We further challenge that monetary equilibrium theory is a poor tool for understanding an Austrian Business Cycle (Bagus and Howden 2012: sect. 4).Critics could take recourse in asserting that since the money interest rate would be altered by such an expansionist policy, intertemporal coordination would be skewed accordingly. Yet as the interest rate is just a value spread between goods, this discoordination could not occur unless relative factor prices were also skewed. Rothbard (1962: chap. 11, sect. 5G) and von Mises (1949: 526–32, esp. p. 527) make a similar point, reminding the reader that the interest rate is determined not through the money side (not even the “loan” rate of interest) but rather by the goods side of the market, through the structure of production and the array of relative prices.
Some prices may be sticky out of preference, as is the case in Hutt (1977) and Rotemberg (1982). Since this stickiness is preference based, we are unsure why monetary equilibrium theorists want to change the money supply to affect the general price level, thus forcing these prices to be reset and entrepreneurial plans frustrated. Consider an investor who thinks the market is overbought (as in Bagus and Howden 2011b). He sells his assets to increase his cash balance, and plans on buying again when the market deflates to a lower level. As he increases his cash balance his fractional reserve bank expands credit, and the market reflates. Not only is a potentially oversold market promoted or prolonged, but the investor’s personal plans have been frustrated. In an extension of this example, Luther and Salter erroneously state that we “view the contraction in output following an exogenous increase in money demand as an optimal response.” The actual implication of Bagus and Howden (2012) is that if people want to work less, as in the scenario where people for ideological reasons are harshly opposed to reductions in nominal wages, then a contraction in output is the consequence. They also claim that monetary equilibrium theorists prefer stable output and stable prices. Prominent modern equilibrium theorists have gone to great lengths to demonstrate that instead of price stability, their policy norm allows prices to fluctuate inversely with the velocity of money. See Selgin (1988: pp. 103 and 126–29; 1997) for two excellent examples of this reasoning.
Note the Keynesian terminology of “aggregate demand”. We think that the majority of Luther and Salter’s errors stem from a too aggregative approach to economic theory that inhibits them to see microeconomic problems of adjustments of individual cash balances or relative prices. Further note that no one argues that an aggregate nominal variable can be maintained by money supply changes—what is up for debate are the microeconomic implications that result from such a policy.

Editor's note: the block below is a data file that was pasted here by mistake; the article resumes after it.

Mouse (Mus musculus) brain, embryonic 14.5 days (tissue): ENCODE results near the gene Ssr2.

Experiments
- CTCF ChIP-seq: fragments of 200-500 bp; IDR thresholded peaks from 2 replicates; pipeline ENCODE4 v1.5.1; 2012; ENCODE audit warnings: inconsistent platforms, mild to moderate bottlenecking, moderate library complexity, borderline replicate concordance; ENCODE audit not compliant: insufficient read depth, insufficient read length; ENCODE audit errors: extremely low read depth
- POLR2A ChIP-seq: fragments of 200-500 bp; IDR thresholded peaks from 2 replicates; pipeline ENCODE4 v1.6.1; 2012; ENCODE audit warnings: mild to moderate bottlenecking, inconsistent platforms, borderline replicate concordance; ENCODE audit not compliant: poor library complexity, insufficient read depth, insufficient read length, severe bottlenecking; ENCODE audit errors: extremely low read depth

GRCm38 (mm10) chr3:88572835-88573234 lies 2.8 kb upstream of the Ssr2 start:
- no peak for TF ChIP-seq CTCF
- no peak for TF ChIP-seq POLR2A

It is also an illusion, as Luther and Salter claim, that entrepreneurs can ignore changes in the demand for money in their proposed alternative, thus making economic calculation easier. In their alternative, entrepreneurs must forecast changes in consumer demand for their product, the impact on the increase of the money supply on relative prices, and the amount of the increase of the money supply that depends on the increase in the demand for money.
Their example distils to a two-sector, one good economy with one relative price to equilibrate. This over-simplification and disregard for a full array of relative prices obscures the equilibration process, as we explain below. Salerno (2012: sec. 3) provides an overview of the errors of this type of simplistic model building.
The reasoning in this “water disequilibrium” example is similar to that employed in Yeager (1994: 159–60). Yeager notes that a “chairs” version of the equation of exchange can be written, whereby CVc = PQ, with P an Q given as per convention, C the average number of chairs in existence in a given area during a time period, and Vc the “velocity” of chairs (or, more correctly, the ratio of nominal income to the average number of chairs). Although the example does correctly extend the tautology, it is not relevant on any level other than the formal truism. Any increase in the number of chairs does confer a social benefit, as chairs are directly able to confer utility and thus increase our wellbeing. Money, particularly fiat money, has no direct use value and as such cannot change the total utility of a system.